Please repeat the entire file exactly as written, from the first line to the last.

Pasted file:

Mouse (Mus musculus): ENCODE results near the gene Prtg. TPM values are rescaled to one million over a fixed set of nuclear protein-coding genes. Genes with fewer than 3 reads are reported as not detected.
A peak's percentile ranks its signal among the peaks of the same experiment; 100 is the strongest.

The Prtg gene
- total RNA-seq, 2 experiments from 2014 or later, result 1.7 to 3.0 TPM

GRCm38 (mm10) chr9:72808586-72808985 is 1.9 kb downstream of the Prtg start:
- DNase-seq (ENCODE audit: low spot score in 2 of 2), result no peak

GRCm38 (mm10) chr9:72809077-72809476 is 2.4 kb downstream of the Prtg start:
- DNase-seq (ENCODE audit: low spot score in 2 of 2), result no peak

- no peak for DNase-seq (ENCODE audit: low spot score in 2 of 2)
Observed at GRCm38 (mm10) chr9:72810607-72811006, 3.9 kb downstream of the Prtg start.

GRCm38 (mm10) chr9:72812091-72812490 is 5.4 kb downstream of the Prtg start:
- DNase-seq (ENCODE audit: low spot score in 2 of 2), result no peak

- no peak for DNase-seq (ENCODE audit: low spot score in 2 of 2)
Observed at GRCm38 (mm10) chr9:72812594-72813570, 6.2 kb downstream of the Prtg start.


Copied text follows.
Mouse (Mus musculus): ENCODE results near the gene Prtg. TPM values are rescaled to one million over a fixed set of nuclear protein-coding genes. Genes with fewer than 3 reads are reported as not detected.
A peak's percentile ranks its signal among the peaks of the same experiment; 100 is the strongest.

The Prtg gene
- total RNA-seq, 2 experiments from 2014 or later, result 1.7 to 3.0 TPM

GRCm38 (mm10) chr9:72808586-72808985 is 1.9 kb downstream of the Prtg start:
- DNase-seq (ENCODE audit: low spot score in 2 of 2), result no peak

GRCm38 (mm10) chr9:72809077-72809476 is 2.4 kb downstream of the Prtg start:
- DNase-seq (ENCODE audit: low spot score in 2 of 2), result no peak

- no peak for DNase-seq (ENCODE audit: low spot score in 2 of 2)
Observed at GRCm38 (mm10) chr9:72810607-72811006, 3.9 kb downstream of the Prtg start.

GRCm38 (mm10) chr9:72812091-72812490 is 5.4 kb downstream of the Prtg start:
- DNase-seq (ENCODE audit: low spot score in 2 of 2), result no peak

- no peak for DNase-seq (ENCODE audit: low spot score in 2 of 2)
Observed at GRCm38 (mm10) chr9:72812594-72813570, 6.2 kb downstream of the Prtg start.